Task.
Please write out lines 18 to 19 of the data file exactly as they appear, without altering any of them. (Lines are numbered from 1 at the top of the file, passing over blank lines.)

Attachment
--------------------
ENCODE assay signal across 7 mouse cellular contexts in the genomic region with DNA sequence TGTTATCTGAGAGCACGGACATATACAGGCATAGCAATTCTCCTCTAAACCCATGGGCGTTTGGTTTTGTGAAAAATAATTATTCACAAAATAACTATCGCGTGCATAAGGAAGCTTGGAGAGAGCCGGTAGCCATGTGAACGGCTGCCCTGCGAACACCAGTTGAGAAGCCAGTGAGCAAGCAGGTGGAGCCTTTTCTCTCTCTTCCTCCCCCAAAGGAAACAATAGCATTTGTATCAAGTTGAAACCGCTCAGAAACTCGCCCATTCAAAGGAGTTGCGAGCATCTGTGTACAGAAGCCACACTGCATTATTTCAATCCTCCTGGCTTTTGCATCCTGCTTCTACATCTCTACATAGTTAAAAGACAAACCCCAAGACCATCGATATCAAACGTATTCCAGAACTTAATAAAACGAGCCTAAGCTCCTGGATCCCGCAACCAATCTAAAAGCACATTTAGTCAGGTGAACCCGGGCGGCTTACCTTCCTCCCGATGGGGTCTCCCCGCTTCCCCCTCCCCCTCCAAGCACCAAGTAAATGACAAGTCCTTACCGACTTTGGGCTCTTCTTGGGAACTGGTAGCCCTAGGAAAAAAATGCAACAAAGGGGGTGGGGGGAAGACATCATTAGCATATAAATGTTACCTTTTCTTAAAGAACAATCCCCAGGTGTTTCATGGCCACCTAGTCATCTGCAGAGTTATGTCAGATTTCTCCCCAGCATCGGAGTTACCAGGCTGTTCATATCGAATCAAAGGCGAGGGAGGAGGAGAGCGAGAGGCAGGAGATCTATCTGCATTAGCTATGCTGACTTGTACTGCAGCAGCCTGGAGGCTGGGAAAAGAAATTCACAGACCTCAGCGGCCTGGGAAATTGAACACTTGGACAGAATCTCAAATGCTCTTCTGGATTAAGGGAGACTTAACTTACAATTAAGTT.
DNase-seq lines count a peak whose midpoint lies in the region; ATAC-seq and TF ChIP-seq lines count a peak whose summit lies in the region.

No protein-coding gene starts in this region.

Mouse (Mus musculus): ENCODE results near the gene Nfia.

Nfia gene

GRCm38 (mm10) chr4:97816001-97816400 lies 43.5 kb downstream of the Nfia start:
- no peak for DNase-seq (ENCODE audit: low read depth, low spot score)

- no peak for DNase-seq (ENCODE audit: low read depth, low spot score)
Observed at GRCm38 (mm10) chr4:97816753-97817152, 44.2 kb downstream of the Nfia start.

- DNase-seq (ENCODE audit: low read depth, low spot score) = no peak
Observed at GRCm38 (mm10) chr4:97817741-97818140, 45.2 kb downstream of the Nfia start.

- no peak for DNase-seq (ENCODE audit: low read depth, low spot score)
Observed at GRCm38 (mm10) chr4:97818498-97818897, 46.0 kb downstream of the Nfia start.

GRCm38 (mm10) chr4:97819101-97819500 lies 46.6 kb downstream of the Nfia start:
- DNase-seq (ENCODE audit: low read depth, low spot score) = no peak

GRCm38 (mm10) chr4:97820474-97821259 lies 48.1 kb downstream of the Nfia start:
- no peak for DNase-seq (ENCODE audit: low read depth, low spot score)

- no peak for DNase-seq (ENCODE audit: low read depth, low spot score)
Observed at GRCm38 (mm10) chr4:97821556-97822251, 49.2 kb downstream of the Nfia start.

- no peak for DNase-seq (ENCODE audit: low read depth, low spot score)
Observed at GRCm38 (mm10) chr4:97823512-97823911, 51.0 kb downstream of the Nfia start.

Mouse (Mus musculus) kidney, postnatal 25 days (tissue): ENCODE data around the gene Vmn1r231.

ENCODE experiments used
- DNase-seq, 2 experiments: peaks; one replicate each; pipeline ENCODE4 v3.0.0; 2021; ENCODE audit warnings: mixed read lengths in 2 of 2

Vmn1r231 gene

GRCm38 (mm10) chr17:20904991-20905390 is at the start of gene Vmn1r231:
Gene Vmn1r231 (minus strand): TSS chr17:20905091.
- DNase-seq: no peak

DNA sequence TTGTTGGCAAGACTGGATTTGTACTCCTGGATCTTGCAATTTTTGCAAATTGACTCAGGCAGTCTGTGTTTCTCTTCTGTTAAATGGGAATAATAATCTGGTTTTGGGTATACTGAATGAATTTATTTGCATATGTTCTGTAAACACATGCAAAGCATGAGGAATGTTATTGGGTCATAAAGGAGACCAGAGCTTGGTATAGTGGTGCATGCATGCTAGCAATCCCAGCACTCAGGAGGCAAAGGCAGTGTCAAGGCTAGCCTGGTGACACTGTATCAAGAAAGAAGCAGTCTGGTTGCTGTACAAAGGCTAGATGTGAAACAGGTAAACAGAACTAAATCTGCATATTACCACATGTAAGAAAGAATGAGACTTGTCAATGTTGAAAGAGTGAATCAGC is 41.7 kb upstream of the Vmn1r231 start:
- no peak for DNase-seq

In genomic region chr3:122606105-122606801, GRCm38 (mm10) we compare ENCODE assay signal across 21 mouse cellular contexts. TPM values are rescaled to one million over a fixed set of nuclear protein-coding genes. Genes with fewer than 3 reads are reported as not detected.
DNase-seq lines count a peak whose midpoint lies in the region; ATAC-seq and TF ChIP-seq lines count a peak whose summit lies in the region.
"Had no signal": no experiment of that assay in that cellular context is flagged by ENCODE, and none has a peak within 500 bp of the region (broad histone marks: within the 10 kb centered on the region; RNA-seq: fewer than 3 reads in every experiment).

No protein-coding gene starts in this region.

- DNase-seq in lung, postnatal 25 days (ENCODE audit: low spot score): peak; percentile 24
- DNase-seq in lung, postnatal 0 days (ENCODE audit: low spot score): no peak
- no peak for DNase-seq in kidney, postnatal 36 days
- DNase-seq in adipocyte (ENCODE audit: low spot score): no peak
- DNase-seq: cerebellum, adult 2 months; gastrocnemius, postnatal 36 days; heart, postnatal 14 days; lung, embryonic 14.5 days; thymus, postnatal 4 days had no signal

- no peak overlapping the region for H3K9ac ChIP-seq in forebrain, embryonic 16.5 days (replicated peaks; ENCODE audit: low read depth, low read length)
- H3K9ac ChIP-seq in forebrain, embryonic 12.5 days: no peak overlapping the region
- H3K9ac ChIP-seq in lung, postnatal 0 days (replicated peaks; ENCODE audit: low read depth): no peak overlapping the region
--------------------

- no peak for DNase-seq (ENCODE audit: low read depth, low spot score)
Observed at GRCm38 (mm10) chr4:97821556-97822251, 49.2 kb downstream of the Nfia start.